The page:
7. Embryonic treatment with xenobiotics disrupts steroid hormone profiles in hatchling red-eared slider turtles (Trachemys scripta elegans).

    Science.gov (United States)

    Willingham, E; Rhen, T; Sakata, J T; Crews, D

    2000-01-01

    Many compounds in the environment capable of acting as endocrine disruptors have been assayed for their developmental effects on morphogenesis; however, few studies have addressed how such xenobiotics affect physiology. In the current study we examine the effects of three endocrine-disrupting compounds, chlordane, trans-nonachlor, and the polychlorinated biphenyl (PCB) mixture Aroclor 1242, on the steroid hormone concentrations of red-eared slider turtle (Trachemys scripta elegans) hatchlings treated in ovo. Basal steroid concentrations and steroid concentrations in response to follicle-stimulating hormone were examined in both male and female turtles treated with each of the three compounds. Treated male turtles exposed to Aroclor 1242 or chlordane exhibited significantly lower testosterone concentrations than controls, whereas chlordane-treated females had significantly lower progesterone, testosterone, and 5[alpha]-dihydrotestosterone concentrations relative to controls. The effects of these endocrine disruptors extend beyond embryonic development, altering sex-steroid physiology in exposed animals. Images Figure 1 Figure 2 PMID:10753091

  8. Growth of broad-nosed caiman, Caiman latirostris (Daudin, 1802 hatchlings, fed with diets of animal origin

    Directory of Open Access Journals (Sweden)

    M. S. PINHEIRO

    Full Text Available The study was carried out to evaluate the growth rate of broad-nosed caiman, Caiman latirostris hatchlings, fed on four animal protein diets: (a dead poultry from a poultry farm; (b dead piglet from nursery and farrowing house in a swine farm; (c whole tilapia (Tilapia rendalli e Oreochromis niloticus; and (d a balanced mixture of a, b, and c sources. Sixteen seven-month old caimans, average weight of 208 g and, 38 cm of total lenght (TL were distributed in four treatments. Four groups of four caimans each were placed in cement enclosures inside a greenhouse. Diets were supplied at the average rate of 97.8% ± 34.8% of the body weight per week (average and standard deviation; wet weight basis. Body mass and total length of caimans were measured every 30 days for six months (Nov. 1995-April. 1996. An analysis of variance with repeated measures was performed. Diets provided suitable growth for weight and TL (mean ± standard deviation, respectively: (a 2,157 ± 743 g and 79.5 ± 6.9 cm; (b 1,811 ± 222 g and 75.7 ± 1.9 cm; (c 2,431 ± 780 g and 80.7 ± 5.8 cm; (d 1,683.5 ± 736 g and 74.5 ± 7.2 cm. There was no significant effect of diet on weight, but diet effect on TL of hatchlings approached significance (p < 0.10. It is concluded that all diets have good potential, in growth sense, to be used in commercial farms or ranches and for captivity propagation programs of caimans.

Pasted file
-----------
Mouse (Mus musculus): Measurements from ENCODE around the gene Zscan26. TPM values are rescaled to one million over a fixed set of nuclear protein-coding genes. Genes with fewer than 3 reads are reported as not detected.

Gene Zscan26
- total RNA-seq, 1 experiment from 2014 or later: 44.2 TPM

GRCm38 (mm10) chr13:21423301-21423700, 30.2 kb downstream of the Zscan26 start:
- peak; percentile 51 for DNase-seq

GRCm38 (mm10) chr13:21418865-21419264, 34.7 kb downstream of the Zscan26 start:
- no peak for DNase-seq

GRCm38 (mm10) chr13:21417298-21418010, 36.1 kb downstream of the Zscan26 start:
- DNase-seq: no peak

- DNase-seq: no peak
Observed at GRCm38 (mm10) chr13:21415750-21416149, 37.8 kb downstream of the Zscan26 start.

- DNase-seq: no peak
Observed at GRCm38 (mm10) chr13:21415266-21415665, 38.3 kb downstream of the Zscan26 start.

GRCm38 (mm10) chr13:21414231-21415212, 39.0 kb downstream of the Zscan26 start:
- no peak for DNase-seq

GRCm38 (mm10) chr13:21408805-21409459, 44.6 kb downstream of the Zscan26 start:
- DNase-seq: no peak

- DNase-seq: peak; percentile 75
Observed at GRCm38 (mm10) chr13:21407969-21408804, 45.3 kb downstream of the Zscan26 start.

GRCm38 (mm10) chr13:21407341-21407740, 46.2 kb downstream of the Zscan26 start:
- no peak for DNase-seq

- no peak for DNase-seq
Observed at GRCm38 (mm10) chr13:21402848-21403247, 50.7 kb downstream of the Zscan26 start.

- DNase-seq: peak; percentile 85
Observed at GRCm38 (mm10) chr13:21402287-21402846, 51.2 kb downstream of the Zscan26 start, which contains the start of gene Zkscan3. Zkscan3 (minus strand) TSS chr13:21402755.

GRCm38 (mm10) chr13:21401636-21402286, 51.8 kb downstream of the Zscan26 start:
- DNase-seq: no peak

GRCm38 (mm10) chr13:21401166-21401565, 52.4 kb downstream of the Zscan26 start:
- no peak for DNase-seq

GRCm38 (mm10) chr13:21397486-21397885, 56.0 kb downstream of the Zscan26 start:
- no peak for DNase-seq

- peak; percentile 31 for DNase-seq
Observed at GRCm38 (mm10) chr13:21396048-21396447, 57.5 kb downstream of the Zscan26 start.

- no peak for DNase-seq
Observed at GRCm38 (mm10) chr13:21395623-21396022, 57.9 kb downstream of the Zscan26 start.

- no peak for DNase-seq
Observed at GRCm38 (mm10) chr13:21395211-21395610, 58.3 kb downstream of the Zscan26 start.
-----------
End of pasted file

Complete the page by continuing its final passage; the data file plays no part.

9. Toxicity of glyphosate as Glypro and LI700 to red-eared slider (trachemys scripta elegans) embryos and early hatchlings.

    Science.gov (United States)

    Sparling, Donald W; Matson, Cole; Bickham, John; Doelling-Brown, Paige

    2006-10-01

    More than 8.2 billion ha of cropland, gardens, and forests are treated with the herbicide glyphosate each year. Whereas the toxicity of glyphosate and associated adjuvants has been measured in other vertebrates, few, if any, studies have looked at their effects in reptiles. In some instances, management of turtle habitat requires control of successional stages through application of herbicides. Adults and juvenile turtles may be exposed directly, whereas embryos may contact the chemicals through the soil. In the present study, we exposed eggs of red-eared sliders (Trachemys scripta elegans) to single applications of herbicide ranging from 0 to 11,206 ppm wet weight of glyphosate in Glypro and 0 to 678 ppm of the surfactant, LI700. Hatching success at the highest concentration was significantly lower (73%) than in other treatments (80-100%). At hatch, turtles at the highest concentration weighed less than those at other concentrations. During a 14-d holding period, we observed dose-response relationships in the ability of hatchlings to right themselves when turned on their backs. At the end of the holding period, hatchlings at the highest dose level were still lighter, and somatic indices were lower, than those in other treatments. Genetic damage, as measured by flow cytometry, increased with treatment concentration except for the highest dose. We conclude that because of the high concentrations needed to produce effects and the protection offered by several centimeters of soil or sediment, glyphosate with LI700 poses low levels of risk to red-eared slider embryos under normal field operations with regards to the endpoints measured in the present study. Carelessness in handling glyphosate or failure to follow label directions may produce adverse effects. There also is a risk that the health of turtle embryos may be affected in ways not measured in the present study.

  10. Differential expression of the FMRF gene in adult and hatchling stellate ganglia of the squid Loligo pealei

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    J. Peter H. Burbach

    2013-12-01